Factbox-Europe’s travel disruption stretches into autumn

(Reuters) – Strikes and staff shortages have forced airlines to cancel thousands of flights in the first summer after widespread COVID lockdowns to avoid hours-long queues at major airports, with disruptions set to continue well into the autumn.

Here is a summary of some of the key developments:


After sweeping job and pay cuts as COVID-19 halted travel, workers across the industry, from pilots to baggage handlers, are demanding significant pay increases and better working conditions.

** European flights faced widespread disruption on September 16 when a strike by French air traffic controllers forced airlines to cancel half of flights scheduled to arrive or depart from Paris airports and others that had overflown France.

Ryanair said the travel plans of 80,000 passengers had been impacted as 420 flights, mainly due to fly via France, were cancelled.

** Members of Ryanair’s Spanish cabin crew union plan to strike Monday through Thursday every week until January 7 to push through demands for higher wages and better working conditions.

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** Lufthansa and pilots’ union VC settled a wage dispute on September 6, averting a second strike after the first forced the cancellation of hundreds of flights.

** EasyJet’s Spain-based pilots left the bases in Barcelona, ​​​​Malaga and Palma in Mallorca for nine days in August.

The country’s cabin crew suspended a three-day strike planned for late July after reaching a deal with the airline.

** SAS and Ryanair agreed terms with pilots’ unions in July, while British Airways and KLM signed ground crew contracts.

** Norwegian Air agreed in June, among other things, on a salary increase of 3.7% for pilots.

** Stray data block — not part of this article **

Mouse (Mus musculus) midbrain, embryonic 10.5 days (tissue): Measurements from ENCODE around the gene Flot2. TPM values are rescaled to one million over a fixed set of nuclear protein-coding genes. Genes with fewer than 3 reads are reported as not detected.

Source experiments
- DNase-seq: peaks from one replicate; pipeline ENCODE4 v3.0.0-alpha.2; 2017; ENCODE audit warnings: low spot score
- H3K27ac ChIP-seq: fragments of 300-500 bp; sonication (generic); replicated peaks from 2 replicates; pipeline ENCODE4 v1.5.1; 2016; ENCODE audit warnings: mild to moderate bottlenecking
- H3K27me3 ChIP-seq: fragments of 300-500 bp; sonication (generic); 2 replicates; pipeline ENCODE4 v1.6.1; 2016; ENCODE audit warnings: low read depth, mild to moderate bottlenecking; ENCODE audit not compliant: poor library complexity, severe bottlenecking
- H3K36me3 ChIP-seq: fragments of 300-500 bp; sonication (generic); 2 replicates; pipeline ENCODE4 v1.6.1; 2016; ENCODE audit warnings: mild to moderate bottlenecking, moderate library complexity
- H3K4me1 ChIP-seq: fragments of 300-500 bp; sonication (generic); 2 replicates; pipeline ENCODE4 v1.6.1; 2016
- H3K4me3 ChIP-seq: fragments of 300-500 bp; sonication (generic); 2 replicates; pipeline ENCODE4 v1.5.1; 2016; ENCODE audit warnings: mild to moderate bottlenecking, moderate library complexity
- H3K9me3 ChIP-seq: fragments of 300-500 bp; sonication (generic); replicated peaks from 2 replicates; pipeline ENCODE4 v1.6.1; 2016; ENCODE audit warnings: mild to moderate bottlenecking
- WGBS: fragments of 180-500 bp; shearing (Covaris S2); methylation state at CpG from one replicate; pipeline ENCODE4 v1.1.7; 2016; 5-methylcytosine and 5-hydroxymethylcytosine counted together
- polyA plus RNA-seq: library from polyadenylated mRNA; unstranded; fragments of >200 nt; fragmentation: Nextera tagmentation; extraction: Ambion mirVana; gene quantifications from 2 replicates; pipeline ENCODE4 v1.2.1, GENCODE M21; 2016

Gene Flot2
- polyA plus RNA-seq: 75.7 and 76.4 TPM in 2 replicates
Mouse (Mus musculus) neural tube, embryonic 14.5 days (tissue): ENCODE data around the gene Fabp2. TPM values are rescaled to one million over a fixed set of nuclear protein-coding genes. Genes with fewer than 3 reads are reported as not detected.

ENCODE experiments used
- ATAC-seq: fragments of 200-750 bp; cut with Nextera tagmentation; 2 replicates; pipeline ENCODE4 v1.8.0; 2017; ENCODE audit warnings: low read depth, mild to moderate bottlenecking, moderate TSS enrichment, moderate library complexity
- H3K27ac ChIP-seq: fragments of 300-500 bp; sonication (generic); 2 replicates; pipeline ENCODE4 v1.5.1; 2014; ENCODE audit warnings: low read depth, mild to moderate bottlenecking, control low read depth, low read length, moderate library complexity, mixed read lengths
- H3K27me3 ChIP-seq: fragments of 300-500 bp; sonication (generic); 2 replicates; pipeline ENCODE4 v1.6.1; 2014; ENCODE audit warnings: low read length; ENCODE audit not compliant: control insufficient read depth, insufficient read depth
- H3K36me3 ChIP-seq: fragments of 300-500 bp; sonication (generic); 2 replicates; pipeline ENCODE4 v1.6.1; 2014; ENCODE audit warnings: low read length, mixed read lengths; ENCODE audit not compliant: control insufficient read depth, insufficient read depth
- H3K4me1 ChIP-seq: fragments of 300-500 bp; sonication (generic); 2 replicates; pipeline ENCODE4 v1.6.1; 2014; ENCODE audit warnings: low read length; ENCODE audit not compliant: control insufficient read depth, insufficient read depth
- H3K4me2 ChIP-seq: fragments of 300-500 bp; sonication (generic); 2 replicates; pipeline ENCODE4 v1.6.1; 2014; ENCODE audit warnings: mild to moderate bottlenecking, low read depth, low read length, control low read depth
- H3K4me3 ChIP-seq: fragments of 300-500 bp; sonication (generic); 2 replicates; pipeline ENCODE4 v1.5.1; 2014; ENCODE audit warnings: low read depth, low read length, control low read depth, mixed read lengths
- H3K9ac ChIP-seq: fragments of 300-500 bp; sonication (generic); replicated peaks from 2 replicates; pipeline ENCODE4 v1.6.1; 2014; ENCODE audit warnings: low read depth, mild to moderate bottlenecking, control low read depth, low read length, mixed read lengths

Airlines like Lufthansa, British Airways, easyJet, KLM and Wizz Air have canceled thousands of flights from their summer schedules to ease disruption, while major airports like London’s Heathrow and Amsterdam’s Schiphol have extended passenger capacity caps into the autumn.

** Schiphol said on September 29 it would reduce daily passenger numbers by about a fifth by at least March 2023. The airport is trying to find a way to solve the lack of security personnel. Earlier this month, Schiphol said it would reduce daily passenger numbers by 18% until at least October 31.

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** After British Airways previously cut its summer flight schedule and suspended ticket sales for short-haul flights from Heathrow until mid-August, British Airways announced on August 22 that it would make further cancellations until the end of October after the airport extended its cap on passenger departures. In addition, the winter flight schedule will be reduced by 8%, affecting around 10,000 flights.

** Meanwhile, London’s Gatwick Airport said it would not extend passenger restrictions beyond August after beefing up security staff, while a Lufthansa board member said the worst of flight chaos was over for the airline.


Industry leaders say it’s difficult to recruit for often physically demanding, relatively low-paying jobs at airports, which are often out of town. The training of new employees and their security clearance also takes months.

** Schiphol agreed to pay 15,000 cleaners, baggage handlers and security guards an extra 5.25 euros ($5.25) per hour over the summer. It had to hire 500 security guards after the season started with around 10,000 fewer workers than before the pandemic.

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** Airport security company ICTS, which operates in Paris Charles de Gaulle, offered a one-time bonus of 180 euros for those who postpone their vacation until after September 15 and 150 euros for employees hiring new employees, a representative said of the CGT union.

** Only around 150 airport employees from Turkey were hired by German airports, far fewer than initially expected. They will be helping with baggage handling under temporary contracts that run until early November.

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(Reporting by Klaus Lauer in Berlin, Juliette Portala and Caroline Paillez in Paris, Toby Sterling in Amsterdam, Paul Sandle in London and the Reuters offices; compiled by Boleslaw Lasocki, Antonis Triantafyllou, Tiago Brandao and Marie Mannes in Danzig; Editing by Kirsten Donovan, Milla Nissi and Mark Potter)